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Bruins express health concerns in light of crisis

Senior Justin Roberts (right) lives with his grandparents, and is concerned for their health during this pandemic. Photo by Salvatore Ginexi

Today’s world offers students more connection during a crisis than ever before, but sometimes, this just makes getting the right information even more difficult. 

The internet can be an incredible tool, as Bruins are able to video chat their friends, take classes online, and catch up on the news from China, Italy, and Washington D.C. in the midst of the Coronavirus pandemic. However, this surplus of information can also be confusing, contradictory, and scary. For all the jokes teenagers are making about the situation the whole world has been thrown into, they also have legitimate fears, based on mixed information about how dangerous the virus really is.

Senior Karissa Johnson explained that her younger sister has a compromised immune system, making her significantly more susceptible to the disease. 

“Yeah, I’m definitely worried about my sister because she has an immune disease,” she said. “… But other than that I’m not overly concerned [about the virus]. She’s always had it, she has infusions every couple of months, so she’s good right now.”

She described what precautions her family is taking to ensure her sister’s and all of her family’s health. 

“I mean, we’re taking regular precautions like washing hands, disinfecting things, limiting social contact with big groups of people,” she said. “But past that, there isn’t much you can do. It kind of comes and goes. I think the main people it affects are the older citizens and people who have pre-existing respiratory and cardiovascular issues.”

Fellow Senior Ben Overmire talked about his family’s preparation tactics.

“We stockpiled a little bit of food, and we would have stockpiled a little bit of toilet paper but there is none to be had,” he said. “We went to Walmart and they were out, so.”

Senior Justin Roberts lives with his grandparents, and similarly to Johnson, he talked about how certain demographics of people have been told to be more cautious about COVID-19. 

“I am worried about specific people in my family,” Roberts said. “It’s mainly my grandparents, because they are older and so far from what I’ve understood the coronavirus tends to be really deadly for elderly people because of course they have weakened immune systems, and I love my grandparents to death, so I do worry for their safety.” 

He described his family’s approach to protecting their loved ones. 

“Generally try not to travel too much,” he said. “I mean, that’s kind of hard because many people like to travel, but just try to reduce the level of travel to local areas.”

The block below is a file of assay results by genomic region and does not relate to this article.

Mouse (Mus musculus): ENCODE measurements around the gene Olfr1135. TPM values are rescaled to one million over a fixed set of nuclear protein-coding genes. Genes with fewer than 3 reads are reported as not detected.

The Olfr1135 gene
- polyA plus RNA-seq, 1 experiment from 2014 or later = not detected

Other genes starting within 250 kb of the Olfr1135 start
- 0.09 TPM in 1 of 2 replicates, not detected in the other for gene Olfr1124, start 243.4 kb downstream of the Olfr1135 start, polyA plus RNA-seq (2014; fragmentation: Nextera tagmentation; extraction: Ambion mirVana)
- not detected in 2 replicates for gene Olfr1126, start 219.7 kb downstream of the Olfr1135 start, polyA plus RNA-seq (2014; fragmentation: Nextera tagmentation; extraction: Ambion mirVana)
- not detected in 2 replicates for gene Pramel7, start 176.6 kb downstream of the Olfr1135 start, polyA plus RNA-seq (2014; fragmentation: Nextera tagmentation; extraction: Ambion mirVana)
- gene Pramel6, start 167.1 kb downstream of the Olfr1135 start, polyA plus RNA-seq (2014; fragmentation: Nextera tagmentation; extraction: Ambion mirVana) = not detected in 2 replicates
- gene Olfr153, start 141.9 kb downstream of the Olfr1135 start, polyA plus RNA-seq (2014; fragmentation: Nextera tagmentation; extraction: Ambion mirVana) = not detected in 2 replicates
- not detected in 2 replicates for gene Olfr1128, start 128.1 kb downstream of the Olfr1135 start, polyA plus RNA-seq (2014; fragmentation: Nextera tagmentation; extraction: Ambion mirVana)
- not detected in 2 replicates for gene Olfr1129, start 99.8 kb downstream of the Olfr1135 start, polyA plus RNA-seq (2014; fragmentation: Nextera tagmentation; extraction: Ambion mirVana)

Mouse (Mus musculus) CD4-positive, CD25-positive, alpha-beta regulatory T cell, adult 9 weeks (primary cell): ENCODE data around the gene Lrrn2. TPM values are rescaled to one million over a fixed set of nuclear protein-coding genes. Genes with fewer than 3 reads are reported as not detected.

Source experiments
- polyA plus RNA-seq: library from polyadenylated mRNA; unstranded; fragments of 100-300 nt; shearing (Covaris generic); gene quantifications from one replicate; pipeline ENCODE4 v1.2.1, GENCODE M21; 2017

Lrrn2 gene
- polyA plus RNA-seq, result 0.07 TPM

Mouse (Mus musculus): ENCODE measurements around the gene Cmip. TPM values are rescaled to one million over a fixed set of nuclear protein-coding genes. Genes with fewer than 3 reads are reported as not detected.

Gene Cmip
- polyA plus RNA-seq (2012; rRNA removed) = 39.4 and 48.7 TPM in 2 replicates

At first, this idea of ‘social distancing’ was just a friendly suggestion in an attempt to prevent high numbers of infections in the United States. However, on Thursday March 19, the Governor of California, Gavin Newsom, issued a Stay at Home order to the almost 40 million residents of the state. This put a more official backing behind the idea of staying home unless your job is ‘essential,’ or you have to complete other tasks such as buying groceries or taking your pet for a walk. In short, social distancing means avoiding large group gatherings, and keeping your distance from others when you do have to venture outside. 

While many health organizations have reported that teenagers are at much lower risk for contracting the disease, and especially for complications related to the disease, it is still important for young people to practice social distancing to the best of their ability. According to health experts, youth who are asymptomatic or only mildly symptomatic can still be carriers of the disease and spread it to more susceptible people if they do not adhere to health guidelines. 

Governor Newsom explained that this doesn’t mean that it’s a bad idea to get outside for a walk, or stock up on groceries, but rather that families should stay at home the majority of the time. 

Science Teacher Peter Gammelgard explained his view of the social responsibility of Bruins during the pandemic. 

I think that we as residents of Earth need to trust the data and the recommendations made by people who study it every day, and even though high schoolers and even myself, we’re in the population that has a very low risk of serious illness, we have a moral obligation to minimize the tragedy that would be widespread serious infection,” he said. “… This is a situation where the American psyche, which is ‘me, me, me,’ might in fact be a huge downfall, because people are like, well, I’ll be fine, but what about the link from one person, to the next? …Otherwise, we could perhaps slow it, and then the healthcare system isn’t overwhelmed, and people who do need treatment would be able to get it.” 

Science Teacher Cassandra Frieden also recommended observing data for yourself to draw conclusions, and suggested the World Health Organization and the Center for Disease Control as good sources of accurate and easy to understand information.

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Bruins express health concerns in light of crisis